Wednesday, 14 January 2009

Encase v6 Comprehensive Internet History Search and Firefox Mork Databases

Encase version 6 now includes considerable functionality in recovering Internet History records for a number of browsers.

In a recent case using v6.12.1 I ran a search for internet history with the Comprehensive search option selected. My results included relevant hits in unallocated clusters which Encase attributed to Mozilla History/Forms. The results are recorded within the Encase Records tab and when highlighting a record some data was highlighted in the view pane which made me scratch my head - and luckily loosen some cobwebs in a long ago abandoned area of my brain. What was Encase showing me - I wasn't sure but my brain was telling me it was something to do with Mork.

Click on screenshot 1 to see a larger image

My suspect was using Firefox version 1.8. Firefox can save (subject to user configuration) information entered into web forms and the search bar to make form filling and searching faster. This information is saved in a file known as formhistory.dat. Encase had found data within unallocated that was a fragment of a deleted formhistory.dat file. In this version of Firefox formhistory.dat contained a Mork database. Encase had highlighted in the view pane what I will loosely refer to as the address of the data that it had parsed out.


To understand this better we need to look more closely at all the data in the database. Because the hit was in unallocated I needed to find the start of the deleted formhistory.dat file. The file signature of the file is highlighted in the screenshot below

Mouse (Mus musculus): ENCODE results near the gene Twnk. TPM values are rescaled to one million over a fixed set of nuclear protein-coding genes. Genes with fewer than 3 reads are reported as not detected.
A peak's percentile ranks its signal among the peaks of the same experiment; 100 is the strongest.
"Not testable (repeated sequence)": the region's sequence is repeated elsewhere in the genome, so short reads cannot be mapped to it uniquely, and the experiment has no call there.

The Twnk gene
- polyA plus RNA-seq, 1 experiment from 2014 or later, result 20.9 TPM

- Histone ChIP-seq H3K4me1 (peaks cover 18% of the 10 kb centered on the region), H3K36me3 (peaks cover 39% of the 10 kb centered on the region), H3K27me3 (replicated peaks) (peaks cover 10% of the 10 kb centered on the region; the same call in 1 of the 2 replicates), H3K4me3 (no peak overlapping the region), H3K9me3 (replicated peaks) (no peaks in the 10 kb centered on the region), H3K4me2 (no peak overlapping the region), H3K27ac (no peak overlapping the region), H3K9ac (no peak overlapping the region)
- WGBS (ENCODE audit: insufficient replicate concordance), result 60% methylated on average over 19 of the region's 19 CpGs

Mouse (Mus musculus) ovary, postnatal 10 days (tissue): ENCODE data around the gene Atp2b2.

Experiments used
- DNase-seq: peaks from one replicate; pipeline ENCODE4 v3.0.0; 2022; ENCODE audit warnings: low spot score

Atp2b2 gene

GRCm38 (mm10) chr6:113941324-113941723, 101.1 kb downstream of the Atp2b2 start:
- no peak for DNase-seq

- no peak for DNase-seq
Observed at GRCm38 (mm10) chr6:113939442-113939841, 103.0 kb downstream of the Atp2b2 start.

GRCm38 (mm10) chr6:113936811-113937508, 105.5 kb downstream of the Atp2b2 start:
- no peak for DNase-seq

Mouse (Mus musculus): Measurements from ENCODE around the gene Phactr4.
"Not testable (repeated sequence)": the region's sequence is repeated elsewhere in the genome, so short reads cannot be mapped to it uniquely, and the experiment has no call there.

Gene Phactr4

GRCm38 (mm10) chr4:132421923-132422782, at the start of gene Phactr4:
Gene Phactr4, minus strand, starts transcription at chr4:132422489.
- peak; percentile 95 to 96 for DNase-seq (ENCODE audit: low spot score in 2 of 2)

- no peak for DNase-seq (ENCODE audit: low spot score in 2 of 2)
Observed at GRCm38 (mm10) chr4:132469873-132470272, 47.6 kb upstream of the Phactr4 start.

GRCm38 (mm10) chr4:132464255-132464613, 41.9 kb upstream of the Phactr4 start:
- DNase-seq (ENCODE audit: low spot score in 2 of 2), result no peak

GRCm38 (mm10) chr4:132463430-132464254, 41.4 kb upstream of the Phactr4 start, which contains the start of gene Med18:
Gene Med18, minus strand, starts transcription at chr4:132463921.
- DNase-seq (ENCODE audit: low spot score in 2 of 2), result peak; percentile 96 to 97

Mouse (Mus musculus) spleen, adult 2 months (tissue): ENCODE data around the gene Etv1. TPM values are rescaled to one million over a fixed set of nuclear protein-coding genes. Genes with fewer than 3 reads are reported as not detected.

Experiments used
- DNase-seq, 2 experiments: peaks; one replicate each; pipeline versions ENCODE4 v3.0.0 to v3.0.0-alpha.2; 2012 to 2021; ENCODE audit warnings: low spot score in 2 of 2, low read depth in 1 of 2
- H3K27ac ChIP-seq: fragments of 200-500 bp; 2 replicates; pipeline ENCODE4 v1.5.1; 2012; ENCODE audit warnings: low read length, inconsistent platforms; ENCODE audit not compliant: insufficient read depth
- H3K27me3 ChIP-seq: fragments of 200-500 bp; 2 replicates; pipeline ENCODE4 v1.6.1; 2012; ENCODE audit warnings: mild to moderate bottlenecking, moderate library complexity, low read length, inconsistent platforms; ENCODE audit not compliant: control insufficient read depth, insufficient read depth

Click on screenshot 2 to see a larger image

so I scrolled up in the view pane, found this header and swept down to the footer (which is the } after the last address) and exported out the data as a file

Click on screenshot 3 to see a larger image

Open the file with Notepad and find/replace all the $00 strings with an empty string. The file now looks a lot more readable

Click on screenshot 4 to see a larger image

In the example we are working through the address we are interested in is


which can be seen shown in red at the bottom of Screenshot 4 above. This address is a row within the Mork database. The row is delimited with open and close square brackets [] and is made up of a Row Object ID followed by a series of cells delimited by open and close brackets (). The cells contain a column name and a value.

The column names are defined within a dict delimited with <> shown in green at the start of Screenshot 4 above. It can be seen that two column names are relevant here name and value, given object ids of 83 and 82 respectively.

The values are defined within the next dict down. The one relevant to our address are shown in red.


decodes to

[8(^Name^searchbar-history)(^Value^vmware fusion)]

The Name column contains the type of record - searchbar-history means what it says on the tin, other values may relate to various fields found on web page forms. The query field on the Google Firefox start page is represented by q .

Encase does not report these records particularly well. I chose to export relevant records into a spreadsheet and manually add the physical sector and sector offset of each row.